• if the security server has a private IP address, a corresponding NAT record must be created in the firewall (reference data: 1.9).

# 2.4 Preparing OS

  • Set the operating system locale. Add following line to the /etc/environment file.

  • Install yum-utils, a collection of utilities that integrate with yum to extend its native features.

      sudo yum install yum-utils

# 2.5 Setup Package Repository

Add X-Road package repository (reference data: 1.1) and Extra Packages for Enterprise Linux (EPEL) repository:

RHEL_MAJOR_VERSION=$(source /etc/os-release;echo ${VERSION_ID%.*})
sudo yum install https://dl.fedoraproject.org/pub/epel/epel-release-latest-${RHEL_MAJOR_VERSION}.noarch.rpm
sudo yum-config-manager --add-repo https://artifactory.niis.org/xroad-release-rpm/rhel/${RHEL_MAJOR_VERSION}/current

The following packages are fetched from EPEL: crudini, and rlwrap.

Add the X-Road repository’s signing key to the list of trusted keys (reference data: 1.2):

sudo rpm --import https://artifactory.niis.org/api/gpg/key/public

If you are installing the default setup with local PostgreSQL database and want to enable the messagelog addon, continue at section 2.8. If you need to customize database properties and e.g. use a remote database or disable the messagelog addon, read on.

# 2.6 Remote Database Setup (optional)

This is an optional step.

Optionally, the security server can use a remote database server. To avoid installing the default local PostgreSQL server during security server installation, install the xroad-database-remote -package, which will also install the PostgreSQL client and create the xroad system user and configuration directories (/etc/xroad).

sudo yum install xroad-database-remote

For the application level backup and restore feature to work correctly, it is important to verify that the local PostgreSQL client has the same or later major version than the remote database server and, if necessary, install a different version of the postgresql package (see https://www.postgresql.org/download/linux/redhat/)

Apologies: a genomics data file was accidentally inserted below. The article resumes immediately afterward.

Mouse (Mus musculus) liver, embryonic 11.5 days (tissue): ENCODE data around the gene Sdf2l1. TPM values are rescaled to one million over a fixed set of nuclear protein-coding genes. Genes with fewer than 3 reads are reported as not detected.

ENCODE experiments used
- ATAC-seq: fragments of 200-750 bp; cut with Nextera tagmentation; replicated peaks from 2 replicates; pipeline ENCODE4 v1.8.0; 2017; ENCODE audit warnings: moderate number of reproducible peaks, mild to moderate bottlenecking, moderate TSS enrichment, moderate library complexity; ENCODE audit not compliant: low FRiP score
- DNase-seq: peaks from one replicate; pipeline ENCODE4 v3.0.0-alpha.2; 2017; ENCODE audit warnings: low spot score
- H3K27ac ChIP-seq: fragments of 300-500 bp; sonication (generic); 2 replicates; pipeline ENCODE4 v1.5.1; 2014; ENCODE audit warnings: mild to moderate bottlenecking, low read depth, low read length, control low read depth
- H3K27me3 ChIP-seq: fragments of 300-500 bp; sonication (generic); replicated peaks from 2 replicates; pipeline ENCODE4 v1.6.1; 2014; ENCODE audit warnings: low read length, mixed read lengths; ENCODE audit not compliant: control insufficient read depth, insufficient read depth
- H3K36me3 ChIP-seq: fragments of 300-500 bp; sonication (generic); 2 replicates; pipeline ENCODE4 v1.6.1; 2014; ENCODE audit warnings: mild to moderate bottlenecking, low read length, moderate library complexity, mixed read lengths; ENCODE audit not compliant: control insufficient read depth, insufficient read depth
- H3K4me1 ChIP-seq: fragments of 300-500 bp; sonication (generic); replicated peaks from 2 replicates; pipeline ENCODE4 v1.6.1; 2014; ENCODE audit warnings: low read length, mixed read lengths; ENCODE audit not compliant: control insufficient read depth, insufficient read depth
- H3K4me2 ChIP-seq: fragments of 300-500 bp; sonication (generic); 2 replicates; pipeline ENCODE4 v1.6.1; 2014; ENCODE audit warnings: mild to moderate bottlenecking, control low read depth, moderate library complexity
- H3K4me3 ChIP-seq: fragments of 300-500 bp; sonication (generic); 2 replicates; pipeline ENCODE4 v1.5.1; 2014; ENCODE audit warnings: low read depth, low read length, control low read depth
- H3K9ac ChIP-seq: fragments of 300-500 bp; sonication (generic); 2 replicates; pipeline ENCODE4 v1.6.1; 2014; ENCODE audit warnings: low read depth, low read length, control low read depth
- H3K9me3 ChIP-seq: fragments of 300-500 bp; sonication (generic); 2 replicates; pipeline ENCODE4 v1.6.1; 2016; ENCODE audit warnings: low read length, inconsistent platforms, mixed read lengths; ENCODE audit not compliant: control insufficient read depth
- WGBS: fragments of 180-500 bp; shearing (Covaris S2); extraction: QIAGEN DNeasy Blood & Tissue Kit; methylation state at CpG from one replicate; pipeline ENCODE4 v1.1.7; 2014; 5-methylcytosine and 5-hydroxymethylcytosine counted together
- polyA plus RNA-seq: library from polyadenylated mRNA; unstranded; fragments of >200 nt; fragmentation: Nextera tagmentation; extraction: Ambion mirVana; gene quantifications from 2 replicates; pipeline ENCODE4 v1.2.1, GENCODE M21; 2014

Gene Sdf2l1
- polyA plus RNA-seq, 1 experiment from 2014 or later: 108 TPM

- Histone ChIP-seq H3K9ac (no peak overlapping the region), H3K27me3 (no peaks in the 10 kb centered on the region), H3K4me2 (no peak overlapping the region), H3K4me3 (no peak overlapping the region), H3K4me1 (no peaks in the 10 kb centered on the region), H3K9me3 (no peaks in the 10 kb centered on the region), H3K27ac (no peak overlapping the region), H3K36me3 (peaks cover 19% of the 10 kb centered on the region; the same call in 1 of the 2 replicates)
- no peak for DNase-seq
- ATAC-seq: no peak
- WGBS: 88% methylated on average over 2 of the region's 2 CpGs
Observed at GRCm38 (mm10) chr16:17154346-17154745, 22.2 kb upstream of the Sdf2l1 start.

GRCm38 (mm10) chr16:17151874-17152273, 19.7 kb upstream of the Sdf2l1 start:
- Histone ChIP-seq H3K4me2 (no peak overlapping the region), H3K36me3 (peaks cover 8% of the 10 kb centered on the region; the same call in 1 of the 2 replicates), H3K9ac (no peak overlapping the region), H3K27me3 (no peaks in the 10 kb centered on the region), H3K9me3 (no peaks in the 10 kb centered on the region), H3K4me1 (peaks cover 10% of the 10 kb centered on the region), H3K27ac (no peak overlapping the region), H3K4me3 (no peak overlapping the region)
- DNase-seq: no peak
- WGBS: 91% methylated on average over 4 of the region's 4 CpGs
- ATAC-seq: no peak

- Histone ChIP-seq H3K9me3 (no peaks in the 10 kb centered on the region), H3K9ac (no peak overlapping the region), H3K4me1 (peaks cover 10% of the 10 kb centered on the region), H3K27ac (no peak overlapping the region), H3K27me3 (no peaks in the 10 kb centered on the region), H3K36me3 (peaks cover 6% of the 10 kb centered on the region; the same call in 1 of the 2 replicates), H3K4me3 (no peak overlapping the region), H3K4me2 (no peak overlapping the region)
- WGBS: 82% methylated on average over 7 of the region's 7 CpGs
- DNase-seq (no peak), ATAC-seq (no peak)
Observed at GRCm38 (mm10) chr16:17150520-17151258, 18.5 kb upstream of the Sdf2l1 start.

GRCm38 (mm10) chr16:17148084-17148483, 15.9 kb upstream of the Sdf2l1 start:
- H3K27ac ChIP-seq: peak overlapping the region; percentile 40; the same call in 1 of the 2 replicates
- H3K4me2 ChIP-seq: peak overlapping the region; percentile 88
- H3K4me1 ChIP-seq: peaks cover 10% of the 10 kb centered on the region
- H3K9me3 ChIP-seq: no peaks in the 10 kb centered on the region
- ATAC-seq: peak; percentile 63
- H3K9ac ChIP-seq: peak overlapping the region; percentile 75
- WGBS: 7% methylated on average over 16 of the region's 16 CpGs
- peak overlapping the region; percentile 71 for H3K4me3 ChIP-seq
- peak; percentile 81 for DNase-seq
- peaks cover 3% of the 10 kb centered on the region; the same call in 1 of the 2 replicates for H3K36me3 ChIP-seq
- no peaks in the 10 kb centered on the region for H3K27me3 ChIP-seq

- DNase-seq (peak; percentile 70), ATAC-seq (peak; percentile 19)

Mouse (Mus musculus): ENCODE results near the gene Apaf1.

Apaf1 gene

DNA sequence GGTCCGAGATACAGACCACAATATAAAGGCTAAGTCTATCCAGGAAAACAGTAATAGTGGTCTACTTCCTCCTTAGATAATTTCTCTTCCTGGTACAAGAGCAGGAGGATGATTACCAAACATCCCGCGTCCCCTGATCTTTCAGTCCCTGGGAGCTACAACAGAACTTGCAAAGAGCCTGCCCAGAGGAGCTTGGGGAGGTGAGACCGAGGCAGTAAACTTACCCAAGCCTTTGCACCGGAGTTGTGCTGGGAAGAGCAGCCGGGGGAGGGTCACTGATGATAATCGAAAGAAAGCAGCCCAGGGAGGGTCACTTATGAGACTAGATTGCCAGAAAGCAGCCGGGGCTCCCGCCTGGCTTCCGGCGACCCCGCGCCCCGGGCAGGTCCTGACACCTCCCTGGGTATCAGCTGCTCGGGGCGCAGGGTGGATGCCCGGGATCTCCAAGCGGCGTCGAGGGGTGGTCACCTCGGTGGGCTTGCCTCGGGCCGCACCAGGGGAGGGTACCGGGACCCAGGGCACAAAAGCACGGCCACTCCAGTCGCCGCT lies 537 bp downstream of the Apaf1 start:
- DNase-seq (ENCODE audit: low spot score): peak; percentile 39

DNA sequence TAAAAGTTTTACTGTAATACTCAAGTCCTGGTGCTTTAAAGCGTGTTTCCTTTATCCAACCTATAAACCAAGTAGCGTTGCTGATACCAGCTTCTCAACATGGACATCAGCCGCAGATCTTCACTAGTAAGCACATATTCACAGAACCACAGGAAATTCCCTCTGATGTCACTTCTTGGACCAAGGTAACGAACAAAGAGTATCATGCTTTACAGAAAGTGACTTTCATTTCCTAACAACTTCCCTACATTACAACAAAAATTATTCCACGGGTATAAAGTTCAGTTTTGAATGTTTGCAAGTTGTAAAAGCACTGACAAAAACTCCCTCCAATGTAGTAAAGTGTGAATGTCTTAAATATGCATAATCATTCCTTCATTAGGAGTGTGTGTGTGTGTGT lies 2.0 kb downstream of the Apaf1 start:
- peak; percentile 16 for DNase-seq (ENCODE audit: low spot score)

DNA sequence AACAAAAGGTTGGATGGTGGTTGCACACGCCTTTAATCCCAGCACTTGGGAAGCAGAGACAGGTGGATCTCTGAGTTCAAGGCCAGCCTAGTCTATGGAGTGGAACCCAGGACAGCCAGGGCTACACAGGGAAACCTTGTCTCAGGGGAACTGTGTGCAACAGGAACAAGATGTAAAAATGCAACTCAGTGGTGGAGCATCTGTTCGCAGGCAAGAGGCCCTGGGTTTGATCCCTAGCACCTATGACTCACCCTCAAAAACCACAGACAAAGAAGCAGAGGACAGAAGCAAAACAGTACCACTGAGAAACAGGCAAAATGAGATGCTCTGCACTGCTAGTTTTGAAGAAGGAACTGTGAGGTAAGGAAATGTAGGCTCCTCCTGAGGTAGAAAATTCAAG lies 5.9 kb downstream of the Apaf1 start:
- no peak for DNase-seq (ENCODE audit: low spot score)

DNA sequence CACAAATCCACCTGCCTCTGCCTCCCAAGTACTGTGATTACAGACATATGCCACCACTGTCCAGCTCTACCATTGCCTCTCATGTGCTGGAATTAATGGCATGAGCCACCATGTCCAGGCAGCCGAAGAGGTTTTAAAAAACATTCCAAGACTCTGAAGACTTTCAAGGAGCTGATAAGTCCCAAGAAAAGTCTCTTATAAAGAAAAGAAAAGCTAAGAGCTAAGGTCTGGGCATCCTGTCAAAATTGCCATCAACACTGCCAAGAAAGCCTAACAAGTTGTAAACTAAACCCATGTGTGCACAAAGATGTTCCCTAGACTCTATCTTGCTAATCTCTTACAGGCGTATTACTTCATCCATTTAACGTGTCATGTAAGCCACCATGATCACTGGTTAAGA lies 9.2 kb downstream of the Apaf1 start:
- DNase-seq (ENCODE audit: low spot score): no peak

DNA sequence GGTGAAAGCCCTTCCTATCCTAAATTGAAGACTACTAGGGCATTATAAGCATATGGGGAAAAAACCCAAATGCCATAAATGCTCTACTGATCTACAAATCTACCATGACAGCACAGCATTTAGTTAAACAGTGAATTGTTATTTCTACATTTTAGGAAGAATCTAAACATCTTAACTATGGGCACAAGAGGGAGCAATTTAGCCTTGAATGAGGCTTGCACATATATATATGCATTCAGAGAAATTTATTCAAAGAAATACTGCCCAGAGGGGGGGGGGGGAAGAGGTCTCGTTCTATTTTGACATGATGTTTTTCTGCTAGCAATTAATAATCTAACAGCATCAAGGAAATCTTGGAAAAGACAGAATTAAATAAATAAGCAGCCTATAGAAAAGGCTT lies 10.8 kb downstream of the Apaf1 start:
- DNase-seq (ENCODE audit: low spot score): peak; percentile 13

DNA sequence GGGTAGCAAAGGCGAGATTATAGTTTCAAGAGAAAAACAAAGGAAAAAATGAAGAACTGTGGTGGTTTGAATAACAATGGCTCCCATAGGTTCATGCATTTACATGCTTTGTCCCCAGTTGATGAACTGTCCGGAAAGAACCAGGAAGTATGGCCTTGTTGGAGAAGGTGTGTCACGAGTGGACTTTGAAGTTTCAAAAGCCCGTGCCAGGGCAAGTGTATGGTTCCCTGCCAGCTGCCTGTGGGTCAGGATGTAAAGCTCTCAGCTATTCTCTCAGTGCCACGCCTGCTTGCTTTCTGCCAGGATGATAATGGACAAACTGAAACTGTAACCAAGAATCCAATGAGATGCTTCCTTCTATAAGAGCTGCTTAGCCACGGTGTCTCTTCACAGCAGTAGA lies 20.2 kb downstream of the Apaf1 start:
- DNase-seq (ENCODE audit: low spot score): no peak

psql --version
psql (PostgreSQL) 10.16

psql -h <database host> -U <superuser> -tAc 'show server_version'
10.16 (Ubuntu 10.16-0ubuntu0.18.04.1)

The security server installer can create the database and users for you, but you need to create a configuration file containing the database administrator credentials.

For advanced setup, e.g. when using separate instances for the different databases, sharing a database with several security servers, or if storing the database administrator password on the security server is not an option, you can create the database users and structure manually as described in Annex D Create Database Structure Manually and then continue to section 2.7. Otherwise, perform the following steps:

Create the property file for database credentials:

sudo touch /etc/xroad.properties
sudo chown root:root /etc/xroad.properties
sudo chmod 600 /etc/xroad.properties

Edit /etc/xroad.properties. See the example below. Replace parameter values with your own.

postgres.connection.password = <database superuser password>
postgres.connection.user = <database superuser name, postgres by default>

Note. If Microsoft Azure database for PostgreSQL is used, the connection user needs to be in format username@hostname.

For additional security, the postgresql.connection.* properties can be removed from the /etc/xroad.properties file after installation (keep the other properties added by the installer).

Create the /etc/xroad/db.properties file

sudo touch /etc/xroad/db.properties
sudo chmod 0640 /etc/xroad/db.properties
sudo chown xroad:xroad /etc/xroad/db.properties

Add the following properties to the /etc/xroad/db.properties file (replace parameters with your own):

serverconf.hibernate.connection.url = jdbc:postgresql://<database host>:<port>/serverconf
messagelog.hibernate.connection.url = jdbc:postgresql://<database host>:<port>/messagelog

If installing the optional xroad-opmonitor component, also add the following line

op-monitor.hibernate.connection.url = jdbc:postgresql://<database host>:<port>/op-monitor

Before continuing, test that the connection to the database works, e.g.

psql -h <database host> -U <superuser> -tAc 'show server_version'